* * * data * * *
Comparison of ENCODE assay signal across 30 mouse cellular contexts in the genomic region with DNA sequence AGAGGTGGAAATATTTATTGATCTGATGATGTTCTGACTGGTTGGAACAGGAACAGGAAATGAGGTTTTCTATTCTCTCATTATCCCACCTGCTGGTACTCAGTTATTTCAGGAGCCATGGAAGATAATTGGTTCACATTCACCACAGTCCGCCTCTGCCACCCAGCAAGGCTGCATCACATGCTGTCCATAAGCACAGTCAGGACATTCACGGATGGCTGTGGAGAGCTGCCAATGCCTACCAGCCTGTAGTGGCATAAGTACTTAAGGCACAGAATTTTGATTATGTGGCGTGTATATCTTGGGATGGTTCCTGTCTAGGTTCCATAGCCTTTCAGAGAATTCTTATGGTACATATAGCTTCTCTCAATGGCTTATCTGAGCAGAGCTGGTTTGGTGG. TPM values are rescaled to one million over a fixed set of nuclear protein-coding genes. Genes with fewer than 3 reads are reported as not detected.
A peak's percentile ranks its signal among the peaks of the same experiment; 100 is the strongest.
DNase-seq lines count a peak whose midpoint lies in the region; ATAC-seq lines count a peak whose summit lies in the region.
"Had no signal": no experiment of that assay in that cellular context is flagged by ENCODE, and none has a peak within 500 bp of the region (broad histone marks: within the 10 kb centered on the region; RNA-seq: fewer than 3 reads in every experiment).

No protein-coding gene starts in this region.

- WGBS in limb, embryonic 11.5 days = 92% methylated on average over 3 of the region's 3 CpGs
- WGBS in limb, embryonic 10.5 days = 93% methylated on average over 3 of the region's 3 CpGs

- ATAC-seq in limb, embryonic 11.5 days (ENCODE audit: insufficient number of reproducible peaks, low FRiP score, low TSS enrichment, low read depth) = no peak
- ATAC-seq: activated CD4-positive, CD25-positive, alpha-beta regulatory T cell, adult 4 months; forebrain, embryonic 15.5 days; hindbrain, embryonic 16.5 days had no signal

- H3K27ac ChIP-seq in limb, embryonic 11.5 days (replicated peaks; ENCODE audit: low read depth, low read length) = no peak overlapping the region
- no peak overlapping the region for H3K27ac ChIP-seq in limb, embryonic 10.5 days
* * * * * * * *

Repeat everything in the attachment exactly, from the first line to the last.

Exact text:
Comparison of ENCODE assay signal across 30 mouse cellular contexts in the genomic region with DNA sequence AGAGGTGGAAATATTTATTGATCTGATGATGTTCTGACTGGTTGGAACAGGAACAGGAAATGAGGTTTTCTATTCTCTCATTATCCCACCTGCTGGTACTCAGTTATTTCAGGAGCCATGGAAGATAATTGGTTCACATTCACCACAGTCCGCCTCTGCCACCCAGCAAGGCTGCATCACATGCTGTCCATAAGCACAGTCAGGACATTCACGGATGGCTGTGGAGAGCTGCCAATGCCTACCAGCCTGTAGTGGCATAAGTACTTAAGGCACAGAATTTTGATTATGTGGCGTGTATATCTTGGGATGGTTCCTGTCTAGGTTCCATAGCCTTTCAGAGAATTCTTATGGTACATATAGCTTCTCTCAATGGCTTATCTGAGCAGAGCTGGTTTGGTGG. TPM values are rescaled to one million over a fixed set of nuclear protein-coding genes. Genes with fewer than 3 reads are reported as not detected.
A peak's percentile ranks its signal among the peaks of the same experiment; 100 is the strongest.
DNase-seq lines count a peak whose midpoint lies in the region; ATAC-seq lines count a peak whose summit lies in the region.
"Had no signal": no experiment of that assay in that cellular context is flagged by ENCODE, and none has a peak within 500 bp of the region (broad histone marks: within the 10 kb centered on the region; RNA-seq: fewer than 3 reads in every experiment).

No protein-coding gene starts in this region.

- WGBS in limb, embryonic 11.5 days = 92% methylated on average over 3 of the region's 3 CpGs
- WGBS in limb, embryonic 10.5 days = 93% methylated on average over 3 of the region's 3 CpGs

- ATAC-seq in limb, embryonic 11.5 days (ENCODE audit: insufficient number of reproducible peaks, low FRiP score, low TSS enrichment, low read depth) = no peak
- ATAC-seq: activated CD4-positive, CD25-positive, alpha-beta regulatory T cell, adult 4 months; forebrain, embryonic 15.5 days; hindbrain, embryonic 16.5 days had no signal

- H3K27ac ChIP-seq in limb, embryonic 11.5 days (replicated peaks; ENCODE audit: low read depth, low read length) = no peak overlapping the region
- no peak overlapping the region for H3K27ac ChIP-seq in limb, embryonic 10.5 days